If your goal is to live a relaxed, low energy life at the cap of an MMO designed around vertical progression you have to accept that you will not be competitive. You won't have the best gear. Your iLevel or equivalent will be sub-optimal. You won't be top of any ladders, meters or leader boards. You will, in the estimation of some, be coasting. You may feel your more driven friends are carrying you and they may be.

This is fine. You don't need to be competitive. You merely need to be competent. As Jeromai says "Priorities shift so that it’s no longer mission critical to be considered best of the best… “Good enough” will do". And "good enough " is by definition good enough. Your friends, if they are your friends, will be willing, happy even, to take some of the weight but that doesn't mean you need to be a burden.
Venril Sathir - is that the Druid Epic? It's all just a blur.

I was a good healer as a cleric in those days. I didn't have my Epic and my gear wasn't cutting edge but I knew what to cast, when and on whom, I didn't panic in a crisis and I kept people up when they might have gone down. My cleric was a first pick when groups were being made, partly because back then all groups wanted a cleric, but also because I was a good team player and because I was "good enough".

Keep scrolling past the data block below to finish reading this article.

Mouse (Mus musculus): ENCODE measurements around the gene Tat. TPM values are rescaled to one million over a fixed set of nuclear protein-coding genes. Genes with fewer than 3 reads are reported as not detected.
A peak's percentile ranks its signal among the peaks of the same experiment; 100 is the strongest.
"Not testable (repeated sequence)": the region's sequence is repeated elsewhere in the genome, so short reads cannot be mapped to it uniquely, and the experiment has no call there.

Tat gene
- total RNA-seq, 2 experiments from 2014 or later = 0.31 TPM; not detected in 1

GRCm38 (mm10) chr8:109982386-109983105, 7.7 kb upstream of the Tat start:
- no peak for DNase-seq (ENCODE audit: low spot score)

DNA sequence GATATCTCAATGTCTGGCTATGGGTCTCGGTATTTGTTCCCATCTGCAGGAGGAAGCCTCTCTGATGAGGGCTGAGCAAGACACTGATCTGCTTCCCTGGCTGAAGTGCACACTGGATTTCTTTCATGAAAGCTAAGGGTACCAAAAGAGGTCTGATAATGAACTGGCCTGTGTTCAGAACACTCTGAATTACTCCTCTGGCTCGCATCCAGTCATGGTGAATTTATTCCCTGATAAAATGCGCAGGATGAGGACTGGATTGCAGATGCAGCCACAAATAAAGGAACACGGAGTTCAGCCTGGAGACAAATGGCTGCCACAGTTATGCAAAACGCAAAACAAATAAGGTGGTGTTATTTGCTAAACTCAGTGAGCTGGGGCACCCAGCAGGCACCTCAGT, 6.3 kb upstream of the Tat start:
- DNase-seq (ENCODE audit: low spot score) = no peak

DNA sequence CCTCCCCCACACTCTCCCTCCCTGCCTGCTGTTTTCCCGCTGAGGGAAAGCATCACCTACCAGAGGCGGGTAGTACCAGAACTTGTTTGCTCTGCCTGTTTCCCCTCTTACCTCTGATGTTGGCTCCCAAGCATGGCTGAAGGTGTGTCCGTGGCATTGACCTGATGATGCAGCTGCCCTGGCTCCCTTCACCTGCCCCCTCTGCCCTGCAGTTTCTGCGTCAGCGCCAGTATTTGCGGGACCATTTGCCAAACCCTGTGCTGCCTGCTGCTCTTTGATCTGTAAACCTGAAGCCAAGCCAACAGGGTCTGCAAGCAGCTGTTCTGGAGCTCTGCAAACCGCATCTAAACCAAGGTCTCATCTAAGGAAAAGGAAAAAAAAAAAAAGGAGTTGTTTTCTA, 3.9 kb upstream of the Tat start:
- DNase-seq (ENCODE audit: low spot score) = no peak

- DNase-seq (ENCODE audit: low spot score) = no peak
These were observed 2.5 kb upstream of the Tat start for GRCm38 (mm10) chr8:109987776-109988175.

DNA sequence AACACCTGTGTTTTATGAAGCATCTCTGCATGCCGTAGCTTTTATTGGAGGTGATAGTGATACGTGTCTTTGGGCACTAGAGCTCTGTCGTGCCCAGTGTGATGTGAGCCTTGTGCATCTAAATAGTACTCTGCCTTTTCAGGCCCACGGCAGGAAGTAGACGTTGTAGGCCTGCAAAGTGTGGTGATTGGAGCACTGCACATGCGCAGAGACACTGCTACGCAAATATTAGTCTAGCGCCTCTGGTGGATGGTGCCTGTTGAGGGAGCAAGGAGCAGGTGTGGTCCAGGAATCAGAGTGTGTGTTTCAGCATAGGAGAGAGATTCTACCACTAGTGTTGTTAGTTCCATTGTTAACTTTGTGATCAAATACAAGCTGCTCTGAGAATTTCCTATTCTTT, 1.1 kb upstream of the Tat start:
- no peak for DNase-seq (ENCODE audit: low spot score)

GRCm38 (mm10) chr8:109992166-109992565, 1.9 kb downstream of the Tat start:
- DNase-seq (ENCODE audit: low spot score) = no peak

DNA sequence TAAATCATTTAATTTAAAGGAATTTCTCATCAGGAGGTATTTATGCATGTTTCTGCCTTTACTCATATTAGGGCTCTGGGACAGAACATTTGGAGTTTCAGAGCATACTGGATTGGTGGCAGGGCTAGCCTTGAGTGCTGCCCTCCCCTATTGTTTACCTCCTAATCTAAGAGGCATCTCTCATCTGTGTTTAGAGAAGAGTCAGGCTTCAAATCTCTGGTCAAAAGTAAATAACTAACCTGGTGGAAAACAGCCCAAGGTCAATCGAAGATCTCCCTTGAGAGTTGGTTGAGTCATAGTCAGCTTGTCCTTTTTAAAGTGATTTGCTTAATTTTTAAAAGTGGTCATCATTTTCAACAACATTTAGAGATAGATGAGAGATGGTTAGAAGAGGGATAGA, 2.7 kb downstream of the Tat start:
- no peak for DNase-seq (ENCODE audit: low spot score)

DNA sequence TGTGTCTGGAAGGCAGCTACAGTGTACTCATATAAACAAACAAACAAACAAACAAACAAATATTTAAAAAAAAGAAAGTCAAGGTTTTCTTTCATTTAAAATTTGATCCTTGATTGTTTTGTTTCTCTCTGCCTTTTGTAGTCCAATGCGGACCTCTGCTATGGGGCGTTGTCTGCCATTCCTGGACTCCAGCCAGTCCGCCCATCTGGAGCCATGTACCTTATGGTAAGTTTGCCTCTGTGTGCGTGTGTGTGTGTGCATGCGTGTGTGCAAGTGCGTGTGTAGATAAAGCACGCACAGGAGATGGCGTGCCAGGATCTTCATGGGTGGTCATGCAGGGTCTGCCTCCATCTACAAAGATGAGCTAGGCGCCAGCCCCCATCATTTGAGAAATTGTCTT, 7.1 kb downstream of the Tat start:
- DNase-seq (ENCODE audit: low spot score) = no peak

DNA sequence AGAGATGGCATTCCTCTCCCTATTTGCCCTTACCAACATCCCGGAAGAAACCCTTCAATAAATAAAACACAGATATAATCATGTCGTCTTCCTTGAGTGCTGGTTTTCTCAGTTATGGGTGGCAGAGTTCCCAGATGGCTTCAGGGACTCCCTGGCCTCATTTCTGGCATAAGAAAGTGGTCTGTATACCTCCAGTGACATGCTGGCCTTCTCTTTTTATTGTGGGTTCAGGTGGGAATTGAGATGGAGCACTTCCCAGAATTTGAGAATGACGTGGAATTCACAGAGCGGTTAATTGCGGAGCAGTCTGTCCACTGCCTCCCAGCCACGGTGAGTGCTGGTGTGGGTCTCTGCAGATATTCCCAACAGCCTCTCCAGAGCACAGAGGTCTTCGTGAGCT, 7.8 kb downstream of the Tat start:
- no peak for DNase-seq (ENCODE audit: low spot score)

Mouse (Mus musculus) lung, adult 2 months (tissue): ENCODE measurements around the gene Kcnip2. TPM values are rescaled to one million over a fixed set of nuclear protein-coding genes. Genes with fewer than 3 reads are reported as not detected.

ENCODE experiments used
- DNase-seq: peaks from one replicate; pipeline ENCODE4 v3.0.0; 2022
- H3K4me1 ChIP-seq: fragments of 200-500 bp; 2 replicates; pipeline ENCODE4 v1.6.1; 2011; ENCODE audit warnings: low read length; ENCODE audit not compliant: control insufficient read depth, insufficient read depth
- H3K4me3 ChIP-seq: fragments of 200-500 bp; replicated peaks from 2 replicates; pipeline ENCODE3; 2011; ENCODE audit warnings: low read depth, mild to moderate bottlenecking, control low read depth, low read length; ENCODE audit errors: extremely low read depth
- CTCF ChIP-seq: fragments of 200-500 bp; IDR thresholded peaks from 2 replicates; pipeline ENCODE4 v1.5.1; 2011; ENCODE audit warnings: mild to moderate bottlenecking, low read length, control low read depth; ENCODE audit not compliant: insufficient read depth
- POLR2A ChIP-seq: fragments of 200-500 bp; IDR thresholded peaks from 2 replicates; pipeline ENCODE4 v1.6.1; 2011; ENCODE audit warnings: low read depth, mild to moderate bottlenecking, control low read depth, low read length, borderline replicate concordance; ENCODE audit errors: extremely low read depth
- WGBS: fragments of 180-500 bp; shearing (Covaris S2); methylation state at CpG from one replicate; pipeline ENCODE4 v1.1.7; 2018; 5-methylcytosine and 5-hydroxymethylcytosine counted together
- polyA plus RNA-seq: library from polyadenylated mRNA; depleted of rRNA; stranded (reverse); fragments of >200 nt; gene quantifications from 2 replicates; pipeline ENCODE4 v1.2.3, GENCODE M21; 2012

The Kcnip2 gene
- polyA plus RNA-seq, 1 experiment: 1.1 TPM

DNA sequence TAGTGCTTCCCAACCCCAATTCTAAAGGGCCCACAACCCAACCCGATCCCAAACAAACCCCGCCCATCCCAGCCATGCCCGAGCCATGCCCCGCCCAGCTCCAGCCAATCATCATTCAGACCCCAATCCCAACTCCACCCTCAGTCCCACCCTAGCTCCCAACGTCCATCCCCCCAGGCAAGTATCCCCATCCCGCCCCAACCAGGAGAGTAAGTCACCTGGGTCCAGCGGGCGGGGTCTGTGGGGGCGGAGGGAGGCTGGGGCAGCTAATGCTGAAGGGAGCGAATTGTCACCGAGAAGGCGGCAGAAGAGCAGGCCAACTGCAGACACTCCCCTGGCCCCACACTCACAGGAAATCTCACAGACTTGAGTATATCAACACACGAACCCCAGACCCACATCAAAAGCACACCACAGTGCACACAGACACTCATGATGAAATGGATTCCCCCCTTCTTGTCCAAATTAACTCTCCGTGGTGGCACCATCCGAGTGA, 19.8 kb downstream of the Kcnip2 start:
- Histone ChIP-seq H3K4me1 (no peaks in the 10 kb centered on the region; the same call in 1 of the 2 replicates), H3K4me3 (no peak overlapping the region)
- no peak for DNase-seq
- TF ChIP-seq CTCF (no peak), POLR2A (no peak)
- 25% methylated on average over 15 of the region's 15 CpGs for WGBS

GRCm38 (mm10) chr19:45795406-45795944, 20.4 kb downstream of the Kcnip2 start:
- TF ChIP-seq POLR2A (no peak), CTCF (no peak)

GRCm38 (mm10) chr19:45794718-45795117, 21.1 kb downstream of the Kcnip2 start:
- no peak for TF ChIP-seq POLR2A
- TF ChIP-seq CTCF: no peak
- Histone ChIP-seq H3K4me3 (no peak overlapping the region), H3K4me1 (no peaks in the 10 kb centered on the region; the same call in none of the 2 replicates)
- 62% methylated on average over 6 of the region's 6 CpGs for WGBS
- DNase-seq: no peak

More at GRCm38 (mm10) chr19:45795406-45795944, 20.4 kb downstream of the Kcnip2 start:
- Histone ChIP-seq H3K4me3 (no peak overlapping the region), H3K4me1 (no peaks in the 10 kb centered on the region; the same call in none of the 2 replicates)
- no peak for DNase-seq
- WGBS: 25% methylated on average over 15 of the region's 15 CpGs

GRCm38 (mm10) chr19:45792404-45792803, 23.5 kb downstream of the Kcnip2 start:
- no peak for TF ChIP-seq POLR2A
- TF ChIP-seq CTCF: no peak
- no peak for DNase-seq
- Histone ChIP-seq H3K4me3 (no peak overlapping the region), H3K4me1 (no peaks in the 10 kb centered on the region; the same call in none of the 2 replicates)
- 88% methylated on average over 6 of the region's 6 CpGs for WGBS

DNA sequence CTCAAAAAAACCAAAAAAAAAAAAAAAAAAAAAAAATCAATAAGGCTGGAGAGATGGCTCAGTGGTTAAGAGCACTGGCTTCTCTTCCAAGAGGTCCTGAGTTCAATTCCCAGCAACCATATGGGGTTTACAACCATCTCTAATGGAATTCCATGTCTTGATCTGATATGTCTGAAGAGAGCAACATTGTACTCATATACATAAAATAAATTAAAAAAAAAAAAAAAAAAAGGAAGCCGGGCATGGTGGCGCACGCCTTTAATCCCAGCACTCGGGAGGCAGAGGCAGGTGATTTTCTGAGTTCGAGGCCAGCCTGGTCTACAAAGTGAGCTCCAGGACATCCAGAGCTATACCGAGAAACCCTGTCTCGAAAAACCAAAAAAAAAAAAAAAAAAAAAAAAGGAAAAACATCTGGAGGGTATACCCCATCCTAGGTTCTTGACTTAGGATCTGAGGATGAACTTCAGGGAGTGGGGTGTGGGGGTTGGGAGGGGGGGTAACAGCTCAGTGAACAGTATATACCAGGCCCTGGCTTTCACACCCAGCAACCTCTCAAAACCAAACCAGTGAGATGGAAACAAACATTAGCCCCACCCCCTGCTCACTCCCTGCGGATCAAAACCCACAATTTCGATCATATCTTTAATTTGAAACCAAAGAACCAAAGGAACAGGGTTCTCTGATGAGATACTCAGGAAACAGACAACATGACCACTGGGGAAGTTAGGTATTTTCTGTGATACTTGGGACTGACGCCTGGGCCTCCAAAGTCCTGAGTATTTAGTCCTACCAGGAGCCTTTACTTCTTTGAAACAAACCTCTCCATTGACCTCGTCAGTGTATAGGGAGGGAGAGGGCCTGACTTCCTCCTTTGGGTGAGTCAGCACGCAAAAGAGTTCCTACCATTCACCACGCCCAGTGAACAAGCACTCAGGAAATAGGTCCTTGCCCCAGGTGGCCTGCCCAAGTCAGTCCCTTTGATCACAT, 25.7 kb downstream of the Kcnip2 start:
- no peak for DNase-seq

As a low energy gamer playing for relaxation and fun at the cap it is, in my opinion and from my experience, essential to be "good enough" while taking things seriously but not too seriously. You are there to enjoy yourself. If you find that, for whatever reason, that's not happening then it's time to make a polite excuse and leave.

If you can hold on to some agency you can enjoy life at the cap as much as you enjoyed the ride that took you there. Some MMOs, like GW2, make that a much, much easier thing to do but if it can be done in classic EQ then it can be done anywhere. Even FFXIV.

I look forward to hearing how Aywren squares that circle.




5 comments:

  1. I think at launch GW2 tried to be the game where the low energy gamer could reach cap and be competitive. This was clear in the decision to make Exotics the top gear level in the game, and to make them easy to get. (I logged into GW2 the other day, and I'm still sitting on 1.5 million Karma from the early days before it was nerfed and fell like rain in WvW. That's enough to outfit 6 alts in end game Temple Exotics).

    But as you've pointed out many times, they reversed this design decision almost immediately and brought in the Ascended tier. Did they have evidence it failed? Or did they panic and jump the gun?

    - Simon